High on the list of a technology professional's worst fears is becoming out of touch with technology and being left behind. Like death, it's going to happen one day no matter what you do, but as with death, one can 'rage against the dying of the light' and make every effort to stave it off as long as possible.
I have been a database guy for a number of years, either as a developer using the database, or one of the guys designing the database, or even sometimes setting up and acting as an administrator for database servers. Pretty much every database system I've ever dealt with was an RDBMS, in other words, it followed the relational model outlined by E.F. Codd in 1970, and misunderstood by the majority of computer type professionals ever since.
Monstrously large companies like Amazon and Google with monstrously large data sets and extreme scaling needs have in recent years run up against the 'ceiling' of what RDBMS's can do, and in some cases they are willing to trade off some of the letters in ACID to meet other needs. Their work is starting to make its way into the outside world: anybody can read the BigTable paper, Google has opened up Google App Engine (as mentioned in previous entries), and implementations like the open-source Hadoop have made BigTable-like storage available to anyone w/ the intellectual and budgetary resources to take it on.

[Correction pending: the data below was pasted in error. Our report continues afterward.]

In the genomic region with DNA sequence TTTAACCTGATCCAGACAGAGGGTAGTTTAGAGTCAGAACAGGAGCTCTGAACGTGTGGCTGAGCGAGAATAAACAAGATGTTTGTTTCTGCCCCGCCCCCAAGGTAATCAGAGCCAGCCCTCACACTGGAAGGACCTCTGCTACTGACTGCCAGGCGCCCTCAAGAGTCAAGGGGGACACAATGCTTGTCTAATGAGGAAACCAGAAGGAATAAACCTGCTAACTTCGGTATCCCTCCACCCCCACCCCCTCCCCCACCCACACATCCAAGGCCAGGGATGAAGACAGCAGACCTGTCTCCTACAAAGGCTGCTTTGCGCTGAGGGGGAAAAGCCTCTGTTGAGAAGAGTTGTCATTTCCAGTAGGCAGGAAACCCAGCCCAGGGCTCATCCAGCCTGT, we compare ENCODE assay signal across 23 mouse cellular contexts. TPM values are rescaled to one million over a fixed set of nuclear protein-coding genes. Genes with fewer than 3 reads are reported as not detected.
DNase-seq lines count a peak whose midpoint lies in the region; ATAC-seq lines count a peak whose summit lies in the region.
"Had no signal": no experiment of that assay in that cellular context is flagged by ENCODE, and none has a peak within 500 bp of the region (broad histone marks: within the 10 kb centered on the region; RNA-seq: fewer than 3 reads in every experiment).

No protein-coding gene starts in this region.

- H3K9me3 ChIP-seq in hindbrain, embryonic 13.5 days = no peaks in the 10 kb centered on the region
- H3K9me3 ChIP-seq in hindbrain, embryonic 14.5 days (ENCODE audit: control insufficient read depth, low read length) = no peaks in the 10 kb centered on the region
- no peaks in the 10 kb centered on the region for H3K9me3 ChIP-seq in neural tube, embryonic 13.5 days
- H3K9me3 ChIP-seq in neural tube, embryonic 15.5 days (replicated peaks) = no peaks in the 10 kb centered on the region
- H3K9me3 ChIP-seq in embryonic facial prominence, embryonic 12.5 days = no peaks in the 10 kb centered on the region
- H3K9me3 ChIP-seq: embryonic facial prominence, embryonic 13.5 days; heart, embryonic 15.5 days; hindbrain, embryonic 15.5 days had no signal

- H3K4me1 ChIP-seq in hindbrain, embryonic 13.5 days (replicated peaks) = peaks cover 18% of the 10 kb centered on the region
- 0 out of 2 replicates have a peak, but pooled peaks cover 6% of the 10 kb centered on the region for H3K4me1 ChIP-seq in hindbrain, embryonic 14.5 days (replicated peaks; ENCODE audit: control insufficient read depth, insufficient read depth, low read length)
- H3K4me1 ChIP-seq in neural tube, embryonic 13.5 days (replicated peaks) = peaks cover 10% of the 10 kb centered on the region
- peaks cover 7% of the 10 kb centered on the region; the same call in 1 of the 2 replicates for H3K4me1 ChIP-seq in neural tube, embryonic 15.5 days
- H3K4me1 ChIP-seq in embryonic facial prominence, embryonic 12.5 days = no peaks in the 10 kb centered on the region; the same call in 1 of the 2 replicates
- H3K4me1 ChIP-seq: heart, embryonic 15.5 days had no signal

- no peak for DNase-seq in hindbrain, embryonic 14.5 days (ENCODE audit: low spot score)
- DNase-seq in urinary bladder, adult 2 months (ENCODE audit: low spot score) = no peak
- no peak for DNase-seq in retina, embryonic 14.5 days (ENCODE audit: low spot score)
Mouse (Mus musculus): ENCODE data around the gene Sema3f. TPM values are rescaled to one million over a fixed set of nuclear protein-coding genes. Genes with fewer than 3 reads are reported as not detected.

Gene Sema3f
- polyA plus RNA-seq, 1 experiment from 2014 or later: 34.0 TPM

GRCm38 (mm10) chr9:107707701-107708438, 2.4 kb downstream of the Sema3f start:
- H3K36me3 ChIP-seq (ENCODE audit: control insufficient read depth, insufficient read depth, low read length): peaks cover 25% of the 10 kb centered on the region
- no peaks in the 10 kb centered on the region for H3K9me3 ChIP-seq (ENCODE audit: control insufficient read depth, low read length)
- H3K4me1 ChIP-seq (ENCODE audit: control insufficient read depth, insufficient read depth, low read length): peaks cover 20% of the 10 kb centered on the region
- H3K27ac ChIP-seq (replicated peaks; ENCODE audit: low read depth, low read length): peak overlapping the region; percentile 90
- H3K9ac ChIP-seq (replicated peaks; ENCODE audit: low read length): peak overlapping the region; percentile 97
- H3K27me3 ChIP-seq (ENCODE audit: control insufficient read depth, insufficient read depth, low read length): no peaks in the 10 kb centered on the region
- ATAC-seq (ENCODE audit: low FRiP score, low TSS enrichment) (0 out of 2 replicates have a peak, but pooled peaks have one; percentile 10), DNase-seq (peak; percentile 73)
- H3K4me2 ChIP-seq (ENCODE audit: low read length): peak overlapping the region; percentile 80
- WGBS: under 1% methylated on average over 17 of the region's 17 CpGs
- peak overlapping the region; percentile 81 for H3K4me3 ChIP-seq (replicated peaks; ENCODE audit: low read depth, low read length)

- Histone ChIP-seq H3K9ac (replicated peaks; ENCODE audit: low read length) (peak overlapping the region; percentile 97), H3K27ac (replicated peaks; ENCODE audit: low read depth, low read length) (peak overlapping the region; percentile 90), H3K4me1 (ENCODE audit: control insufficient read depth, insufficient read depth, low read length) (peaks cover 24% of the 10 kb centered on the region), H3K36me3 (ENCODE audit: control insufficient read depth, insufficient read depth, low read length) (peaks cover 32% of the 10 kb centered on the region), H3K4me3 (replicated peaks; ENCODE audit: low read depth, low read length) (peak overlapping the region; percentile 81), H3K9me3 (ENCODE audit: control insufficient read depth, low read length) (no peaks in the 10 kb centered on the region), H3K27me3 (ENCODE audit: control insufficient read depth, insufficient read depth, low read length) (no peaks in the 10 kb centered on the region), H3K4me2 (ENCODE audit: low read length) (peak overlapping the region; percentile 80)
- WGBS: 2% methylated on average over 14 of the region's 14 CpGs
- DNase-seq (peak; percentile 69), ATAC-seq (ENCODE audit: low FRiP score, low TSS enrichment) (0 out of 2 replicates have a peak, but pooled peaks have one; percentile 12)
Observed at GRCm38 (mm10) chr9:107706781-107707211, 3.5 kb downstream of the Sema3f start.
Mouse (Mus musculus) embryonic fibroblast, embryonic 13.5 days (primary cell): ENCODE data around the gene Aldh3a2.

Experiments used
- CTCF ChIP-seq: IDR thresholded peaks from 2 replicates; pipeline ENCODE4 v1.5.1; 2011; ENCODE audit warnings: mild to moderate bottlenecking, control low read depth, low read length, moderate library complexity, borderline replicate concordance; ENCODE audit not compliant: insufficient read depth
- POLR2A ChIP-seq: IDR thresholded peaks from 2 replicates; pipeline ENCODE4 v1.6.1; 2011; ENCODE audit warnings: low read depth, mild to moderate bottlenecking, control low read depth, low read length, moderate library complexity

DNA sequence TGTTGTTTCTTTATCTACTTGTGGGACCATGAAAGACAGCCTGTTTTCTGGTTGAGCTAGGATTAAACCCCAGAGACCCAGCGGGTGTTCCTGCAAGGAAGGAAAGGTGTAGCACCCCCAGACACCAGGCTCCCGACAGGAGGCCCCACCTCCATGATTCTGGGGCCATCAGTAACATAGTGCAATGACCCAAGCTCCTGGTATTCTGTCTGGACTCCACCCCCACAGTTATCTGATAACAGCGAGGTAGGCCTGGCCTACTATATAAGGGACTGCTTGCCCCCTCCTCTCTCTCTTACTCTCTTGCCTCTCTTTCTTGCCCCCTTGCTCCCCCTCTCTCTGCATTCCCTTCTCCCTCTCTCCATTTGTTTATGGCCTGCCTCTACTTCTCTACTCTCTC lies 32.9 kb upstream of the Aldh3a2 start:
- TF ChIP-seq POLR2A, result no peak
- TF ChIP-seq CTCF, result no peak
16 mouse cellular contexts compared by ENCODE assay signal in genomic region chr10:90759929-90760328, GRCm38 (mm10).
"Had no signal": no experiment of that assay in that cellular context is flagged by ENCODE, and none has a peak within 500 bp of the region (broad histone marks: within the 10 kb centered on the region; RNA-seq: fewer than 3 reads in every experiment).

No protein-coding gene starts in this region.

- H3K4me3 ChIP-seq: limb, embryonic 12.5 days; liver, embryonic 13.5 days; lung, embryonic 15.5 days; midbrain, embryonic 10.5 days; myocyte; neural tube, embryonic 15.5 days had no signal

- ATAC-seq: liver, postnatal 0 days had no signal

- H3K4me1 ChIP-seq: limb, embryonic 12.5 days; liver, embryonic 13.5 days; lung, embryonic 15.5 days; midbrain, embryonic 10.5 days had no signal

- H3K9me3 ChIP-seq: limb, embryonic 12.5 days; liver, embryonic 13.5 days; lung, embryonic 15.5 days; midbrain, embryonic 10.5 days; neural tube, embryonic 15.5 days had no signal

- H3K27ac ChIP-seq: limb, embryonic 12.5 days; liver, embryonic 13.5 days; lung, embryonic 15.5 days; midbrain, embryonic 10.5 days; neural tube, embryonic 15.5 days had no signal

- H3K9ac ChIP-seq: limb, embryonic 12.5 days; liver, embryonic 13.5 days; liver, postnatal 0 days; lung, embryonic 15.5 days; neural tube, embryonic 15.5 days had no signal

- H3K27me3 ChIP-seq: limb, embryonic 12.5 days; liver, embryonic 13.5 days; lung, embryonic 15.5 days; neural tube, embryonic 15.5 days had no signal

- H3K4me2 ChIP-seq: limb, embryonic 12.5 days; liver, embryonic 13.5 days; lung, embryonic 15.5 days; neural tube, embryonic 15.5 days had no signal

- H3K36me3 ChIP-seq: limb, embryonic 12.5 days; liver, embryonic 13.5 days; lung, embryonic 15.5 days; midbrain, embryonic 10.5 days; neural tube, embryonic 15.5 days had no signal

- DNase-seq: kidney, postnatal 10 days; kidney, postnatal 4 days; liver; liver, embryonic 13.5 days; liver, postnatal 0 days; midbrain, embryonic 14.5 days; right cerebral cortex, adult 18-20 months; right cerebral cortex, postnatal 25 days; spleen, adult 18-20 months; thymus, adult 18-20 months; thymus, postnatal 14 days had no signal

At the other extreme are the very tiny and lightweight databases like SQLite, for cases where a full-blown database system is overkill, but having the option of using a more-or-less standard interface to your data is great to have.
So You Put 2 and 2 together, and got 5?
In future entries I intend to do more of a deep dive into these alternative options to boring old suit-and-tie, plastic-fantastic-wall-street-scene databases like SQL Server, Oracle, and DB2. But first a few cautionary words.
To predict the death of the relational model is likely premature and ill-advised as well. As I mentioned earlier, and have observed over the past 15 or so years, many (almost all?) IT Professionals manage to go from 'hello world' to the executive suite without knowing or understanding much of anything about the databases that, you know, store and access the data. The thing distinguishing your business from every other business in the world (although maybe you also put cool stickers on your servers). A programmer might learn to regurgitate definitions of first, second and third normal form, and know the difference between an inner and outer join, and 'Congratulations! You got the job, kid.' (it worked for me at least once in my more ignorant days). A lot of times, 'I'm running into limitations in the relational model' can be translated as 'Huh. I didn't know you could do it that way.'
Outside the walls of the IT ivory basement, the situation is even worse. Not particularly rigorous, but quite prolific writer Robert X. Cringely recently predicted the death of SQL in this column.
There are some cringe-worthy howlers within:
- It's SQL, not Sequel (but maybe he was just being clever)
- SQL is the language, not the database (and hard-core relational theorists will talk yr ear off about where SQL diverges from the relational model, if you aren't careful)
- Given the fumbling, Keystone Kops way a lot of shops handle the 'you install it, turn it on, and it runs itself' SQL Server, do you really want to turn something as game-changing as BigTable loose on them? That'd be like teaching a kindergarten class how to make Greek Fire.
As @iamdiddy would say: LET'S GOOOOOOOOO!!!1!